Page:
By: Amanda Douglas
Recently, increased workplace safety attention has been directed toward the governing level of employer organisations.
Particular catalysts for this have been the two recent Royal Commissions of Inquiry (Pike River and Canterbury Earthquakes), and a report from the cabinet appointed Independent Taskforce on Workplace Health and Safety (the Taskforce).
The Taskforce has recommended sweeping reforms including new legislation (the new Act) to replace the Health and Safety in Employment Act 1992 (HSEA). The new Act is intended to be based on Australia's Model Work Health and Safety Act (the Australian Act).
Two matters for consideration by directors that have come from the above are:
a)    The newly introduced Best Practice Corporate Governance Guidelines, a joint initiative by the Institute of Directors and MBIE1; and
b)    The proposed new due diligence duty, attracting personal liability for directors and others in governing roles.
The Best Practice Guidelines
The guidelines are targeted at directors (and other governing roles) of organisations with twenty or more employees, although they may still be relevant to smaller organisations. The guidelines paper, after discussing present concerns in workplace safety, sets out four "key elements" for directors and managers to consider and implement: Policy and Planning, Delivery, Monitoring, and Review.
These elements cover an organisations workplace safety scheme from concept to conclusion. Each element is thoroughly discussed in the paper with case examples and diagnostic questions provided for reflection and analysis.
The paper concludes each key element by providing both a minimum suggestion (the "base line actions", which could be seen as providing for basic compliance only), followed by recommended suggestions/practice (the "recommended practice").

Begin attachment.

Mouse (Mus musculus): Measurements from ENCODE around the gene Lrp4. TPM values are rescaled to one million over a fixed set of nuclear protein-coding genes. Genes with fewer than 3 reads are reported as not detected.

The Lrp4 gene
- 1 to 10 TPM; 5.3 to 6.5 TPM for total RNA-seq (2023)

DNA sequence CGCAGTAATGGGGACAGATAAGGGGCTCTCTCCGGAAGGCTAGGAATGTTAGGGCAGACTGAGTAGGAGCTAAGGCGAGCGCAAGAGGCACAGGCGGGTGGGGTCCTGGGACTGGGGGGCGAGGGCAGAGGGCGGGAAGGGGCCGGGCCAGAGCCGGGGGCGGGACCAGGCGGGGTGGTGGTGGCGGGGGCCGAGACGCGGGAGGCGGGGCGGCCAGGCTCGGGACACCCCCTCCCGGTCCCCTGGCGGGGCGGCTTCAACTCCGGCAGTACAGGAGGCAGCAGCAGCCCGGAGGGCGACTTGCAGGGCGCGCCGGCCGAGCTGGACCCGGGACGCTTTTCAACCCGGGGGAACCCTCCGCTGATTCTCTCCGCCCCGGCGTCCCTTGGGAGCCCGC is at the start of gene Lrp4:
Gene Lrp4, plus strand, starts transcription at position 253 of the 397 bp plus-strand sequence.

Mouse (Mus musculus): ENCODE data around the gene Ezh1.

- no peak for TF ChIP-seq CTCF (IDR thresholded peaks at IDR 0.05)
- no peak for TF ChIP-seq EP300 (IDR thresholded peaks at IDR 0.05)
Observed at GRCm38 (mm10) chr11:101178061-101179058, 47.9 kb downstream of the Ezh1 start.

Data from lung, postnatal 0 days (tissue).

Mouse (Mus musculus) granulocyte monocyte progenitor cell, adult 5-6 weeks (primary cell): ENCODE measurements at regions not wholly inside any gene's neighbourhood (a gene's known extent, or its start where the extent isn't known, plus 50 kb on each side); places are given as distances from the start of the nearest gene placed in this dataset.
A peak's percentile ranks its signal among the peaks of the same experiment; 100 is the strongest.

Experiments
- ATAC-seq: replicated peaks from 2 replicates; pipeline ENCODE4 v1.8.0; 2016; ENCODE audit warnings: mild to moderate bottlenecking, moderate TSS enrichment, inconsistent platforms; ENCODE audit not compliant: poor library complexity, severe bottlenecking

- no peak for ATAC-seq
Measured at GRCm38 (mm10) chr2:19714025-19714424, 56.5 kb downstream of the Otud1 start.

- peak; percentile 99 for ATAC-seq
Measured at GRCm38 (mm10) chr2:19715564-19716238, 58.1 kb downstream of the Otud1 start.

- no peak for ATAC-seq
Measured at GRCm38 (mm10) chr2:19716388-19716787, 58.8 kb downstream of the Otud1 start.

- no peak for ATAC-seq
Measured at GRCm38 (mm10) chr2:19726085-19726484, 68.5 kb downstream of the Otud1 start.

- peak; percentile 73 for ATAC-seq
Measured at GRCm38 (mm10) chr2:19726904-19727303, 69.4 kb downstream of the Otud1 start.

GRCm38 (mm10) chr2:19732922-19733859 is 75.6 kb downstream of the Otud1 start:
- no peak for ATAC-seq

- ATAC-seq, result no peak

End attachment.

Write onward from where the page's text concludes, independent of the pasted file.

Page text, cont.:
It is recommended that directors consider the paper and particularly the key elements discussion and recommended practices. The paper can be found at:
In terms of legal relevance, it must be noted that the guidelines have not been issued as a "Code of Practice" under the HSEA. If issued in that way a breach of them
would be a breach of the HSEA. Rather, they have been issued as a voluntary guideline.
However, given the authorship of the guidelines, and the easy alignment of the key elements with the current HSEA test of "taking all practicable steps", a court is likely to consider any departure from the guidelines as relevant in any prosecution.
Therefore, it is now important for directors and others in governing roles to familiarise themselves with the guidelines and to take steps to operate in accordance with them.
Proposed new due diligence duty for governing roles
Currently under the HSEA, directors and officers can be prosecuted personally, but secondary to the company being prosecuted. The threshold is high and personal prosecutions are the exception.
The new Act however will create a new personal legal duty on directors and officers of the company to carry out workplace safety due diligence.
It is expected that the specifics of the duty will be similar to the Australian Act, which currently requires directors to take reasonable steps to:
a)    acquire and update their knowledge of health and safety matters
b)    understand the operations being carried out by the person conducting the business or undertaking in which they are employed, and the hazards and risks associated with the operations
c)    ensure that the person conducting the business or undertaking has, and uses, appropriate resources and processes to eliminate or minimise health and safety risks arising from work being done
d)    ensure that the person conducting the business or undertaking has appropriate processes in place to receive and respond promptly to information regarding incidents, hazards and risks
e)    ensure that the person conducting the business or undertaking has, and uses, processes for complying with duties or obligations under the WHS Act.7
Although the bar is not being set at a level of perfection, those whom the duty applies to will however need to show that they took reasonable steps to undertake due diligence of the requirements that the new Act will set out.
Those that cannot show that they did undertake reasonable steps to address the Acts requirements may find themselves personally liable to criminal conviction, and significant (and increased) penalties in the case of serious accidents.       

1 Ministry of Business Innovation and Employment, formerly the Department of Labour, responsible for enforcing the Health and Safety in Employment Act 1992.

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